Vanity Fair

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115

Compiled by Nisha Susan

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Rakhi Sawant

For every woman who ever worried that her little toe that crossed the line would lead to social boycott, who ever sighed to herself, “Who will marry me now?”, take heart. Rakhi Sawant is taking revenge, and on television too. Starting this week, we can watch the baddest girl of our amnesiac recent past get married and, presumably, get paid to do so. The 16 contestants have the same plastic sheen as Sawant, like Takashi Murakami dolls. The Gujarati NRI, the Kashmiri policeman, the body-builder from Raipur and yes, an old enemy of Sawant’s erstwhile lover Abhishek. Clearly a life full of fun and winces awaits.

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Reality bites: Both Akshay Kumar and Celina jaitely are talking real on their blogs
Reality bites: Both Akshay Kumar and Celina jaitely are talking real on their blogs

Reality Blogs

What a wonderful stage of life we are in. We have gotten over the fact that celebrities blog and are mostly going to ignore the ones on Twitter. And now we actually have Bollywood janata saying real things on their blogs. Celina Jaitley, who has been steadfastly supporting the queer movement, continues to be altruistic. She posts fun facts like “Alexander the Great was gay” and promises to send us interesting trivia about alternate sexuality in Thailand since she is going to be there for a bit. Akshay Kumar is hilarious, but utterly sincere, when he tells movie critics to wait a few days before posting their reviews so films can get a fair break. He cites the heartbreaking tale of a man who cancelled eleven tickets (count them! eleven!) after reading a bad review.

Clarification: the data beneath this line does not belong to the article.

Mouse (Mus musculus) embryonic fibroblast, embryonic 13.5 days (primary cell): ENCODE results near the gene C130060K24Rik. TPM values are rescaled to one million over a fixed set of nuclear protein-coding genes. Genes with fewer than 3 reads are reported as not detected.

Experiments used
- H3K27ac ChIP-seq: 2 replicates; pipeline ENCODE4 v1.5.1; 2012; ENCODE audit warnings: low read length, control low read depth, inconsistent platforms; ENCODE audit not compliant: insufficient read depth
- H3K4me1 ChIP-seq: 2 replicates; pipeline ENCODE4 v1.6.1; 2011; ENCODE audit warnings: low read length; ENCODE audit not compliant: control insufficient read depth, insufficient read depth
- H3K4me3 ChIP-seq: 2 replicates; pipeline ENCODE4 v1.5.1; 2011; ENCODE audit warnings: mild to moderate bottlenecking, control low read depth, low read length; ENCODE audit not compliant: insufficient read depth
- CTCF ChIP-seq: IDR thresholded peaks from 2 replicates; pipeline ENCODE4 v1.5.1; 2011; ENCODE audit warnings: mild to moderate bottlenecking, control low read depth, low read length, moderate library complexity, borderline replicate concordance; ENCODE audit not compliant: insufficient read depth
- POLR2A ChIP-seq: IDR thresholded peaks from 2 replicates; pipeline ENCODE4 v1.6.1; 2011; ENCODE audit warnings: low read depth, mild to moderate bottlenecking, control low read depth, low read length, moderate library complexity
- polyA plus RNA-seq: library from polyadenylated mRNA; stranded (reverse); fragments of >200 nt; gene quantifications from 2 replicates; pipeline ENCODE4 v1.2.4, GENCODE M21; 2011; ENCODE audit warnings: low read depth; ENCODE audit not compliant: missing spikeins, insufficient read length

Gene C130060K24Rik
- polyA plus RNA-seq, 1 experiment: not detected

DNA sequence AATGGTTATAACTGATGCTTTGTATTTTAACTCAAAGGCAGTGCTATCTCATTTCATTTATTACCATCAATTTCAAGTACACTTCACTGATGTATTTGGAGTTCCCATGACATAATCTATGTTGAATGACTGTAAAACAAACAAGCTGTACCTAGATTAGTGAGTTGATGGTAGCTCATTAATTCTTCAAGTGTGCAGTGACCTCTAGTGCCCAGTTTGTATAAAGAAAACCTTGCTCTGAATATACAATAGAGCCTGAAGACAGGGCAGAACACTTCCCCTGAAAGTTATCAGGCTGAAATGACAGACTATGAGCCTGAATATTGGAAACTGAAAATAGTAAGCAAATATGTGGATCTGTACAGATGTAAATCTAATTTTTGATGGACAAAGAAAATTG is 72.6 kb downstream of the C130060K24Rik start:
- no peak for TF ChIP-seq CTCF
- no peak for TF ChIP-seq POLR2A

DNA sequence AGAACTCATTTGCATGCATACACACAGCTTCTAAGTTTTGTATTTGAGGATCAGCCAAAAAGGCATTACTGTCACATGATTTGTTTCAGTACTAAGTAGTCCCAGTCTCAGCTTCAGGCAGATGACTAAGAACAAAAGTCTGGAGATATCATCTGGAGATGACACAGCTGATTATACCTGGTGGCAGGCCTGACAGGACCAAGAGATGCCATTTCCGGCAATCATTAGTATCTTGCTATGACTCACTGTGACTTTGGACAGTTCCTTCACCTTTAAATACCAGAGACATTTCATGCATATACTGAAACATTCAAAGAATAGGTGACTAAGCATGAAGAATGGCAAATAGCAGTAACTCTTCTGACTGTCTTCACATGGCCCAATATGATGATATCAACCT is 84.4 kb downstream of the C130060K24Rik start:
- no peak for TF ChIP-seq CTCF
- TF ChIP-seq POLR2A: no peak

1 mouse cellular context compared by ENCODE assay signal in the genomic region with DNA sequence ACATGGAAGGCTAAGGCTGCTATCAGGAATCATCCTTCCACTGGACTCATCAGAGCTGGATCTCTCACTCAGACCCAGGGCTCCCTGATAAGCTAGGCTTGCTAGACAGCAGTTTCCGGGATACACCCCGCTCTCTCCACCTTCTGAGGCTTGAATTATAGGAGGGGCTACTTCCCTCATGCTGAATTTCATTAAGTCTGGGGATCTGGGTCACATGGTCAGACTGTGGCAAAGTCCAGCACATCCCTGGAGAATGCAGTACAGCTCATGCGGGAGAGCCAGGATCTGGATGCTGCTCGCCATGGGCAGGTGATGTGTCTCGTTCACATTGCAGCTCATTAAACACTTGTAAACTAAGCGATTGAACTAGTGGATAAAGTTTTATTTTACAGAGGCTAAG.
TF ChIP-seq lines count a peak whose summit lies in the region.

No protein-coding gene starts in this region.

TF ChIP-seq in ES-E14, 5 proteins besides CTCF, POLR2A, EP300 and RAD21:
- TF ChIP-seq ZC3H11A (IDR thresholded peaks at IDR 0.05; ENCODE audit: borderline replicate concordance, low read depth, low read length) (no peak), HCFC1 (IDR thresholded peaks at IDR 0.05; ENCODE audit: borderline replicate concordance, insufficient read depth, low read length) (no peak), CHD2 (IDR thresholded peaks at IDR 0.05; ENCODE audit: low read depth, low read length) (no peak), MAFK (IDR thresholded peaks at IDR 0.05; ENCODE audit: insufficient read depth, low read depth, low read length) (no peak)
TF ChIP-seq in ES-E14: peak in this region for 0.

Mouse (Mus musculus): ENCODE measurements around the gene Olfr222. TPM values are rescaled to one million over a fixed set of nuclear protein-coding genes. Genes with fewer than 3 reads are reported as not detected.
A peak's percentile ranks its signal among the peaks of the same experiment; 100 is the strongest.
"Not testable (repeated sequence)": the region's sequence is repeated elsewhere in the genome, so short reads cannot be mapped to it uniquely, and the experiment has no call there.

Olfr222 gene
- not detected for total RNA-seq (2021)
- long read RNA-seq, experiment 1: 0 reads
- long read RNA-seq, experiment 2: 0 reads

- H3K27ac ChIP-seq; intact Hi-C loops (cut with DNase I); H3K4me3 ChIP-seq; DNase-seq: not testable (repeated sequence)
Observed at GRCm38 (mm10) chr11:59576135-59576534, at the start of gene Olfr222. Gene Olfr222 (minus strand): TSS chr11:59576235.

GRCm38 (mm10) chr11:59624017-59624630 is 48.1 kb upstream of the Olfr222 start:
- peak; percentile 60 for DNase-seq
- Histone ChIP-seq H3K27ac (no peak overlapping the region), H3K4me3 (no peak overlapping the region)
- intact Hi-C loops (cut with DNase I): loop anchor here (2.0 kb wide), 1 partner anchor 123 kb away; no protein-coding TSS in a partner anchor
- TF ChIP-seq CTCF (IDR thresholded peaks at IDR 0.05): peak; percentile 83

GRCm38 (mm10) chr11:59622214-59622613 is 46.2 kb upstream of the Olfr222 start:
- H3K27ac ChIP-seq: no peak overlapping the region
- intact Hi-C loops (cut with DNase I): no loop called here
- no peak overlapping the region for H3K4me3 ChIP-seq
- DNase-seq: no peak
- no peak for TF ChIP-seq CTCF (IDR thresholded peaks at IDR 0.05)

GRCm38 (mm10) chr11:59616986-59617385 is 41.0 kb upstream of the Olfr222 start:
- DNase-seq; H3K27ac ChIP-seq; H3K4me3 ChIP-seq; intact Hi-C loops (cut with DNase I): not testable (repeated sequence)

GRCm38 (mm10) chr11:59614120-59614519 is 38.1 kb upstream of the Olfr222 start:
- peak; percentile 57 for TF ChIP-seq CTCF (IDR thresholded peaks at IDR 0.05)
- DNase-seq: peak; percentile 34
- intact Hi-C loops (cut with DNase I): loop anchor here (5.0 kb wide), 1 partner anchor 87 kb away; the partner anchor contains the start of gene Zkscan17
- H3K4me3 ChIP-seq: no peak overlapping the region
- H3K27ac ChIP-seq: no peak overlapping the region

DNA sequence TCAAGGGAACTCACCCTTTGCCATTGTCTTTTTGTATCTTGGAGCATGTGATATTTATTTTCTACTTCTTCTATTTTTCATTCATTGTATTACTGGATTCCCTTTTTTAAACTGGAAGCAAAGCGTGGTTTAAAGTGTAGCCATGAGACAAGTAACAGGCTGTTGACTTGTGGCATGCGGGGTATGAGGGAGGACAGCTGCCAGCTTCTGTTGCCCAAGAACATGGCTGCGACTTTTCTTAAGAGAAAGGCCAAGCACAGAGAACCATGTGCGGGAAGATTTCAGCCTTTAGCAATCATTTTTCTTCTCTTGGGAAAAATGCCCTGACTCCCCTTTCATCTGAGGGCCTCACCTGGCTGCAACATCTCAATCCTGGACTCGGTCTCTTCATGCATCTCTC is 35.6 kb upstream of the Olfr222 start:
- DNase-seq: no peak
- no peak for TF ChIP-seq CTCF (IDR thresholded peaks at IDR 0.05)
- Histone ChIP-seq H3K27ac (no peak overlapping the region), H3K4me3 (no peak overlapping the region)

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Salman KhanPetition This!

The lovely Vishal Dadlani has a petition going to stop news channels from broadcasting live operations against terrorists (as in 26/11). Could we add a small but vital annexure to the proposed PIL? We humbly request that major news channels do not spend half an hour of prime time showing us the roti Salman Khan rolled out on his show. Please. Think of the children.

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Epic Translations

Fans of Musharraf Ali Farooqi and his translation of the epic The Adventures of Amir Hamza can now look forward toHoshruba: The Land and the Tilism, another fantasy epic. Farooqi is translating this 8,000 page long ancient fantasy in parts. Random House is bringing out the first volume and he is planning, in a saintly fashion, 23 more! Oh, and in a casual, but affectionate, aside he is also looking forward to the response to The Beast, his translation of Numberdar ka Neela by Syed Muhammad Ashraf (Picador India).

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Vikram Bhatt‘I would like to strongly believe that I don’t look like a witch’

Vikram Bhatt (On showing his dancing abilities while dressed as a witch for his horror film Shaapit)

 

 

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